Anton Webern

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Anton Webern in Stettin, October 1912

Anton Webern (born Vienna 3 December 1883; died Mitterill 15 September 1945) was an Austrian composer. Webern and Alban Berg were the most famous pupils of Arnold Schoenberg, the composer who had invented the twelve tone system. This style of composition is often called the “Second Viennese School”. Webern was probably Schoenberg’s first pupil, and Berg joined them a few weeks later. Webern used the rules of the twelve tone system very strictly in his music. His compositions had a lot of influence on composers of the mid-20th century who were interested in serialism, especially Karlheinz Stockhausen and Pierre Boulez. Most of Webern’s compositions are very short.

Life[change | edit source]

Early years[change | edit source]

Anton was born Anton von Webern. Webern’s father was a mining engineer who later got an important government job. The family had belonged to the nobility which is why they had “von” before the family name. In 1918 a law was made in Austria to stop people from using “von” as part of their name, and so from then onwards he was always known as “Anton Webern”. Anton learned to play the cello and the piano. They had a country house where the family spent the summer, and the young boy spent a lot of time composing, especially songs to the poems of famous German poets such as Stefan George and Richard Dehmel. Together with his friend and cousin Ernst he read the philosophical books of Friedrich Nietzsche, studied modern paintings and listened to the music of Richard Wagner. His father took him to the Bayreuth Festival.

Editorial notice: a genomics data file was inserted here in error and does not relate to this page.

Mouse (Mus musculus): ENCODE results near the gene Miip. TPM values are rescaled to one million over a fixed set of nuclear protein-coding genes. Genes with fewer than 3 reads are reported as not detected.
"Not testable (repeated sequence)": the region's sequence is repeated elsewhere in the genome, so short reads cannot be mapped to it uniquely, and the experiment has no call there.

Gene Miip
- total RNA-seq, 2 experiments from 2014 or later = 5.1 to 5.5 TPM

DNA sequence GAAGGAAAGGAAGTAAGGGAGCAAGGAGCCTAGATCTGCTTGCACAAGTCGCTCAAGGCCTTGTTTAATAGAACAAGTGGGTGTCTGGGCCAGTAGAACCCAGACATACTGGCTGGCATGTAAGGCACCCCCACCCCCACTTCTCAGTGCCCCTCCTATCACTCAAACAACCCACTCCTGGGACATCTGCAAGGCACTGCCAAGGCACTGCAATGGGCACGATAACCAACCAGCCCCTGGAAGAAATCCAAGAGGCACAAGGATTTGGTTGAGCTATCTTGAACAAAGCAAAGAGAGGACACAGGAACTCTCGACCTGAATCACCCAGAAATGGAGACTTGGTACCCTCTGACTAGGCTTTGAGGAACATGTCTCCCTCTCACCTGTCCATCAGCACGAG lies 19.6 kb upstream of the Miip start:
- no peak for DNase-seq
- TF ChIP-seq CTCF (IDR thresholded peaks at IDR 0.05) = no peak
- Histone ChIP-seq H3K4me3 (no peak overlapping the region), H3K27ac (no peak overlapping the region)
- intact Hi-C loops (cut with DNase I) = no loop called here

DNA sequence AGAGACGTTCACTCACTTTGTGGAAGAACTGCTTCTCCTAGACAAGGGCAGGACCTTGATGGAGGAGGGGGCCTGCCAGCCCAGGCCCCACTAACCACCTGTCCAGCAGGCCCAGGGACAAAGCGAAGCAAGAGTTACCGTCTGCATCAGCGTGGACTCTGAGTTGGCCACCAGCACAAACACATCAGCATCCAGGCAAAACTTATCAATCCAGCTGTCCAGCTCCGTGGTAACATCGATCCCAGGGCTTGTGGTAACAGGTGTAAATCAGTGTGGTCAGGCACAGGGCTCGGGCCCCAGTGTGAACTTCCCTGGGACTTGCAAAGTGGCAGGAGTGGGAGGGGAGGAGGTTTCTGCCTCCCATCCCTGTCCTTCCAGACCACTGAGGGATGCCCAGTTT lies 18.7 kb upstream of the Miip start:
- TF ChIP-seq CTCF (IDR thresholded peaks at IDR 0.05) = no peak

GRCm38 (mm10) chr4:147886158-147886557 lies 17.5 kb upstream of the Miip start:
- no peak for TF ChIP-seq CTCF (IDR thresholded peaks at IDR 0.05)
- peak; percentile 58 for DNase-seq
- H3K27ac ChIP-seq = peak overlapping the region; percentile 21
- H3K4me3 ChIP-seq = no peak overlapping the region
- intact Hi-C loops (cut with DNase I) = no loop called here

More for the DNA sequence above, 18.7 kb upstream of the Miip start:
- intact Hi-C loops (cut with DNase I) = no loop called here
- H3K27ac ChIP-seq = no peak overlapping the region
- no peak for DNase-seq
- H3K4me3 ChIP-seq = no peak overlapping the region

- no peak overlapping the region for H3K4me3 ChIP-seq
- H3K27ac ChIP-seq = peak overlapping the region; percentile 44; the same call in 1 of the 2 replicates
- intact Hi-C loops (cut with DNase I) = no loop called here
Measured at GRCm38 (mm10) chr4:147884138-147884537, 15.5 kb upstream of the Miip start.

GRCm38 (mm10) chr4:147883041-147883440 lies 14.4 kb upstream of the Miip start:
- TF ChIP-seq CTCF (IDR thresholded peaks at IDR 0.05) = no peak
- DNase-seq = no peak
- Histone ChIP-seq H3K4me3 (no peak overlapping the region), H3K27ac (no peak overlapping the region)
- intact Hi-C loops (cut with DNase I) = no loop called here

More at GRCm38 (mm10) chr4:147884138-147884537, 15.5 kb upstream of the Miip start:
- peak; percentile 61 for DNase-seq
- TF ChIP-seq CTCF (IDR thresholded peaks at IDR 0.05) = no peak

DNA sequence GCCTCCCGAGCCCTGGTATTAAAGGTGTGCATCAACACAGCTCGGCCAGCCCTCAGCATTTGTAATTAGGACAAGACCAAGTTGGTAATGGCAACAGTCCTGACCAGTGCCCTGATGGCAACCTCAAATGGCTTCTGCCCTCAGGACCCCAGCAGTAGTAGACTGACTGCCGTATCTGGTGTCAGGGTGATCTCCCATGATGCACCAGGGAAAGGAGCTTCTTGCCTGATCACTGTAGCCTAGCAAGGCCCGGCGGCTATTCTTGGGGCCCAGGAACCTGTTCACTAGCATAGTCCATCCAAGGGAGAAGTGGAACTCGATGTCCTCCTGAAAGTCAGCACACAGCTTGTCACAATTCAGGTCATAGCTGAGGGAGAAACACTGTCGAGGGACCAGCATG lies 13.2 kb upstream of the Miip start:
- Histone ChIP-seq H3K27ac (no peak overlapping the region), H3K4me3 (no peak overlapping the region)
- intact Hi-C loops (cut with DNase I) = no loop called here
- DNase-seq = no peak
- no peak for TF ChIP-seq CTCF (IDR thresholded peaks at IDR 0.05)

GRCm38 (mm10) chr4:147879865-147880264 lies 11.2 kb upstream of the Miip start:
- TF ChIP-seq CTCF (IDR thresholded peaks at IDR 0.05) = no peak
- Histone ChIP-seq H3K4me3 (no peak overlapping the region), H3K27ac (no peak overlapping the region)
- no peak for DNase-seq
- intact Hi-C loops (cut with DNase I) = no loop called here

He went to study at the University of Vienna where he continued to compose a lot of music. By 1906 he had been given a doctorate for writing about the composer Heinrich Isaac.

Influence of Schoenberg[change | edit source]

When Webern became a pupil of Schoenberg he was joining a small group of musicians who were to be life-long friends. Alban Berg was a member of this group. The music these people were writing sounded very modern at the time and they had to face a lot of criticism. Berg and Webern were official pupils of Schoenberg only for two years, but they continued to work with him, often copying out music for him. They also helped him financially and, when Schoenberg moved to Berlin, Webern moved there to be near him.

Mid career[change | edit source]

Webern composed more and more twelve-tone music in these years. He also had conducting jobs which brought in some money. He was a very good conductor. He was only interested in music by German and Austrian composers. He tried to get several teaching jobs, but the only one he managed to get was at the Israel Institute for the Blind in Vienna, where he taught for six years.

Later years[change | edit source]

During the 1930s Webern faced many difficulties. He did not have much money, Schoenberg went to live in France and then United States because of the political situation in Europe. Alban Berg died in 1935 and his own conducting career came to an end. When the Nazis came to power in Austria they banned Webern’s music because they thought it was bad (they called it “degenerate art”). His son was killed fighting in World War II. Four months after the war had ended he was sitting on the veranda of his daughter’s house smoking a cigar after dinner when he was shot dead by one of the occupying troops.[1] He should have been inside because there was a curfew on. His son-in-law had just been arrested for selling things on the black market.

His music[change | edit source]

Webern’s early music is in an Expressionist. Later he used more and more the twelve tone system. He liked using very high and very low notes, as well as silences in his music. Although most of his pieces are very short they are very concentrated: every note is part of a careful plan. Officially he composed 31 works, and these fit onto 6 CDs. A lot of his music still sounds very modern to us today.

References[change | edit source]

Groves Dictionary of Music Online